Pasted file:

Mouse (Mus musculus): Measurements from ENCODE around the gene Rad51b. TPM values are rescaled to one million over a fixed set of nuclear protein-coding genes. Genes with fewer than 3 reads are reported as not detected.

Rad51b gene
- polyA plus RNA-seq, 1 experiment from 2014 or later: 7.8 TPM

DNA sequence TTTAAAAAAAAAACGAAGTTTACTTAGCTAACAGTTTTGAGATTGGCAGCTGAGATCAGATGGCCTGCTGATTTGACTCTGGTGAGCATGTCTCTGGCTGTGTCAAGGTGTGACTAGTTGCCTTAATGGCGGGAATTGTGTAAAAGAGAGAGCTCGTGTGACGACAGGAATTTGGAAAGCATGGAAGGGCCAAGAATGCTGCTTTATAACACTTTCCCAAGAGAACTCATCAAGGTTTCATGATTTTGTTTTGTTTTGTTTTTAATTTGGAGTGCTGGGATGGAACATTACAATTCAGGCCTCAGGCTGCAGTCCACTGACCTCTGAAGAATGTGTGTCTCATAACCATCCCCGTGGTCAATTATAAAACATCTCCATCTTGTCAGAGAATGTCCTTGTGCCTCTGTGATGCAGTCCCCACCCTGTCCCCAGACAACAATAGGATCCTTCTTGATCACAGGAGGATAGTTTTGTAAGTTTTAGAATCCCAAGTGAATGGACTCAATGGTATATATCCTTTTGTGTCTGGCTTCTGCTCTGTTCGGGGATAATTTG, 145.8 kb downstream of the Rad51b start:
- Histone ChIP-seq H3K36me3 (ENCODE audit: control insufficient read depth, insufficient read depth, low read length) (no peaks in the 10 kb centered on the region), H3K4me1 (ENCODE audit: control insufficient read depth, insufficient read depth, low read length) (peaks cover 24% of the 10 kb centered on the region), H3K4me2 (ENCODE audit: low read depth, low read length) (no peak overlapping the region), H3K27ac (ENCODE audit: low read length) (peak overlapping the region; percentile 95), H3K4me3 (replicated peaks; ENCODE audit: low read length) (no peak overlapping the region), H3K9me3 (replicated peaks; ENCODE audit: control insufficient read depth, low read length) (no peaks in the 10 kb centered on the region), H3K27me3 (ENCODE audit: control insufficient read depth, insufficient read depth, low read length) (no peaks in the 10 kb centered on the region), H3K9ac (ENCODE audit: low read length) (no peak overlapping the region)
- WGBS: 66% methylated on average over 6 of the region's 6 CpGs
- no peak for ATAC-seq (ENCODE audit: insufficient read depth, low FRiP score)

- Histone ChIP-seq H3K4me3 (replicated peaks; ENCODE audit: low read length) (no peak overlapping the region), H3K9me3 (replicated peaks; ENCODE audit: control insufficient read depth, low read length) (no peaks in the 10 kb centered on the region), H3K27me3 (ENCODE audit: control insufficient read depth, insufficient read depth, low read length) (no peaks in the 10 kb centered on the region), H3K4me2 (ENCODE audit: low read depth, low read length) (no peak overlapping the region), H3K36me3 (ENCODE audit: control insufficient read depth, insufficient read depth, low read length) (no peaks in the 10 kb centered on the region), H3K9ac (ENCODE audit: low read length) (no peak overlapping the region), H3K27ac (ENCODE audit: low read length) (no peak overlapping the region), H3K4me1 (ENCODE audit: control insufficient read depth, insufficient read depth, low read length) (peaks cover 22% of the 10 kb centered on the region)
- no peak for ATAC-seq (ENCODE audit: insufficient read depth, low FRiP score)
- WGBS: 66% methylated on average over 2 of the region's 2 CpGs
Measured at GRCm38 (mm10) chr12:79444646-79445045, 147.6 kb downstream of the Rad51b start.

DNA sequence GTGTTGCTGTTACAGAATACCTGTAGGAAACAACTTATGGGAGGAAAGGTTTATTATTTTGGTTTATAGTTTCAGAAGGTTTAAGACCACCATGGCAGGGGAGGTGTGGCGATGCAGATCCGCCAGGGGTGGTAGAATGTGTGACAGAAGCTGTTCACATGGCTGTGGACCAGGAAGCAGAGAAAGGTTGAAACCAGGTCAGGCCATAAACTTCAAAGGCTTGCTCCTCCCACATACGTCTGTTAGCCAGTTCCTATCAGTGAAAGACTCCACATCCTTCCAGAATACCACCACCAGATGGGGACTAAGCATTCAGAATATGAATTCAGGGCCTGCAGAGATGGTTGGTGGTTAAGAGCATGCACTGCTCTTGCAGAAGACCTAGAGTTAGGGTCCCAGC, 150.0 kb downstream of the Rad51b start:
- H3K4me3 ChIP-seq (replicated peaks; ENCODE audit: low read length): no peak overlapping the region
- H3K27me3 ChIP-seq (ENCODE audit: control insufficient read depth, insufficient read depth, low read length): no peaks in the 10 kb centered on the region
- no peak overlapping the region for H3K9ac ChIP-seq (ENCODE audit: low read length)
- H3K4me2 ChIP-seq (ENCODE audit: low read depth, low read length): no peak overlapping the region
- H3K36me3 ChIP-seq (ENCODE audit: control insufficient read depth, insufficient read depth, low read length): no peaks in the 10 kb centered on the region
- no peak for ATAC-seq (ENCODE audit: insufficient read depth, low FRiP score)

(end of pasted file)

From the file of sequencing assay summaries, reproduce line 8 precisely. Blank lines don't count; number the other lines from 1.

- Histone ChIP-seq H3K4me3 (replicated peaks; ENCODE audit: low read length) (no peak overlapping the region), H3K9me3 (replicated peaks; ENCODE audit: control insufficient read depth, low read length) (no peaks in the 10 kb centered on the region), H3K27me3 (ENCODE audit: control insufficient read depth, insufficient read depth, low read length) (no peaks in the 10 kb centered on the region), H3K4me2 (ENCODE audit: low read depth, low read length) (no peak overlapping the region), H3K36me3 (ENCODE audit: control insufficient read depth, insufficient read depth, low read length) (no peaks in the 10 kb centered on the region), H3K9ac (ENCODE audit: low read length) (no peak overlapping the region), H3K27ac (ENCODE audit: low read length) (no peak overlapping the region), H3K4me1 (ENCODE audit: control insufficient read depth, insufficient read depth, low read length) (peaks cover 22% of the 10 kb centered on the region)